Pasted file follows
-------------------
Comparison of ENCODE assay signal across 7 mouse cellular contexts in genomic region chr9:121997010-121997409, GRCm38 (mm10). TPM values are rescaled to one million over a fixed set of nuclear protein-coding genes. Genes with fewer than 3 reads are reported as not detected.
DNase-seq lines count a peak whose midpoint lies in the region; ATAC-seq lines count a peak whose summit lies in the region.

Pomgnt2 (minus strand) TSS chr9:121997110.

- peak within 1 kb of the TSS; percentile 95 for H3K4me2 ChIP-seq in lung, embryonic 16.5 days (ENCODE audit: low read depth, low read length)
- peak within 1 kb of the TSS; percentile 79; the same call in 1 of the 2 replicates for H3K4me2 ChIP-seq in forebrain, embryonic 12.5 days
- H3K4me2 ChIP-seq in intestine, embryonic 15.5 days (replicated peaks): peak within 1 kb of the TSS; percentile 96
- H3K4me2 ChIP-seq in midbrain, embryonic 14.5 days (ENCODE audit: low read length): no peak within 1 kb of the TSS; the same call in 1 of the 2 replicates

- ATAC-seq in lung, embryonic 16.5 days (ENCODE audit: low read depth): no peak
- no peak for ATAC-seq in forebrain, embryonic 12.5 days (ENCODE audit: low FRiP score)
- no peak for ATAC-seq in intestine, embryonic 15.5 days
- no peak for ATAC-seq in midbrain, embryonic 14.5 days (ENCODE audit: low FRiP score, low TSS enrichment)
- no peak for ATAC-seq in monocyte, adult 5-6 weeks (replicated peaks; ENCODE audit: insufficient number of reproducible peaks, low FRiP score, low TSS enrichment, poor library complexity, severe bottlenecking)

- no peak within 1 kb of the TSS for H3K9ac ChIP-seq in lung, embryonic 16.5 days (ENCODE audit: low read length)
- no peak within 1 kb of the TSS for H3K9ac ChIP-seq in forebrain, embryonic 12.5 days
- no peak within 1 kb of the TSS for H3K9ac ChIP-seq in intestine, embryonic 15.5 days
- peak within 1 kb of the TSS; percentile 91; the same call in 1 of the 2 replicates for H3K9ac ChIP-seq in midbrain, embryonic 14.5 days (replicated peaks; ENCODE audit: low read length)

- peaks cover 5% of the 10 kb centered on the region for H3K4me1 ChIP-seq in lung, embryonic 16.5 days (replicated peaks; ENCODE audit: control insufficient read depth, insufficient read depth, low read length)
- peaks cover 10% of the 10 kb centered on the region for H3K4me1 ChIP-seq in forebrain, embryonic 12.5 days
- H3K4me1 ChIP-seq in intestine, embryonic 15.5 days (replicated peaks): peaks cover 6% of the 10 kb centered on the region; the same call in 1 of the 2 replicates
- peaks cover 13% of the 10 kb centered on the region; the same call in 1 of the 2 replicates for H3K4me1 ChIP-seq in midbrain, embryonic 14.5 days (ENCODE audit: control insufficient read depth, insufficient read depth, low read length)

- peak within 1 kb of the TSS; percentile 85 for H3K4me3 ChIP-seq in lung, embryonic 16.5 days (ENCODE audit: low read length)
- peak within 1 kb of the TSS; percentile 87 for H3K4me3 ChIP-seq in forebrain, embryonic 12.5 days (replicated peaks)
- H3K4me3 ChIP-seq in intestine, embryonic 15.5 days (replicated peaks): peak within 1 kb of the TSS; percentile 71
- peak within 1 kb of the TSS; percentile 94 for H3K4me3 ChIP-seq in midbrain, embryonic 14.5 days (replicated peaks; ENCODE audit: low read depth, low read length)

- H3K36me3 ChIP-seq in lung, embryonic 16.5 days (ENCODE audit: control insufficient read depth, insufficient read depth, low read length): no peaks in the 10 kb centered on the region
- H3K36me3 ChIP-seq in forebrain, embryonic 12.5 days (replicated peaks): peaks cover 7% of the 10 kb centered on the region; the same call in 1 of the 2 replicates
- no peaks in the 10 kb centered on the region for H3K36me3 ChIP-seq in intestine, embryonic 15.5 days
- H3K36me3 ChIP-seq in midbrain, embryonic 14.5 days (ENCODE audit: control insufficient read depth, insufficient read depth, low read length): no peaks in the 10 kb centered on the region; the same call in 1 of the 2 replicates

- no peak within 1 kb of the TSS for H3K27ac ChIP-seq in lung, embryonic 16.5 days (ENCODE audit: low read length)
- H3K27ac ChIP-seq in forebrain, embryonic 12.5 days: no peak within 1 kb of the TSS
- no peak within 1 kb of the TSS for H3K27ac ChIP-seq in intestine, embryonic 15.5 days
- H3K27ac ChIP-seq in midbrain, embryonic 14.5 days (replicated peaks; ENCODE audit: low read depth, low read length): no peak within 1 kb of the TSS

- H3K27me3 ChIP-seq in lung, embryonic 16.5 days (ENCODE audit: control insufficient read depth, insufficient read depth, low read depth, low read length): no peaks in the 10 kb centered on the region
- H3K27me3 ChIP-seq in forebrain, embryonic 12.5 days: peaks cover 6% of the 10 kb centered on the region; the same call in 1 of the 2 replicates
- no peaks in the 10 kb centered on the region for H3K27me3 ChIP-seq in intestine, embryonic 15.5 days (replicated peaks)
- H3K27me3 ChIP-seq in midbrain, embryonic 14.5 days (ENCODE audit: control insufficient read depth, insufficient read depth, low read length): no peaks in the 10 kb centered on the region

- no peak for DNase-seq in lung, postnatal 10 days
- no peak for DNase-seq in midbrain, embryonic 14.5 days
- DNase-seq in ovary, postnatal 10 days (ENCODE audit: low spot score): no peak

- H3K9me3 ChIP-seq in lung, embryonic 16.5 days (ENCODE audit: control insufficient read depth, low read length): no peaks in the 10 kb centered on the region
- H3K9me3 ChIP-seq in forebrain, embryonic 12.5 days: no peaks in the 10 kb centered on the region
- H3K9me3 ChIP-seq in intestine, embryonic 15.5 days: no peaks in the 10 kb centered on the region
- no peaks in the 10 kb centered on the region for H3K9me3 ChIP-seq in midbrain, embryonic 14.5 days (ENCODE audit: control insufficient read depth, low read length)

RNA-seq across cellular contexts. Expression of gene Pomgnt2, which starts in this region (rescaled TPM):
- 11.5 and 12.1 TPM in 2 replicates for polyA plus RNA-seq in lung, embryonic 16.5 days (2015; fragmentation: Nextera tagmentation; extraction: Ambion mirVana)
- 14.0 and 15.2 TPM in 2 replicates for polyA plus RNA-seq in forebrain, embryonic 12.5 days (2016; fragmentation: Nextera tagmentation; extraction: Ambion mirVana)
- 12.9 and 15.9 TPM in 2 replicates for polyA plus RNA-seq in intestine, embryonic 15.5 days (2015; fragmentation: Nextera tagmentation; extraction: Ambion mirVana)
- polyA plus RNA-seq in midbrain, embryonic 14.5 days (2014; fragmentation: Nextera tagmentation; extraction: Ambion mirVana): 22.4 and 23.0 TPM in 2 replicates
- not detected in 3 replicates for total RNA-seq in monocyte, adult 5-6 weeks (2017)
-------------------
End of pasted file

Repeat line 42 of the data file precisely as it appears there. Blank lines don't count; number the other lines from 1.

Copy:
- H3K9me3 ChIP-seq in intestine, embryonic 15.5 days: no peaks in the 10 kb centered on the region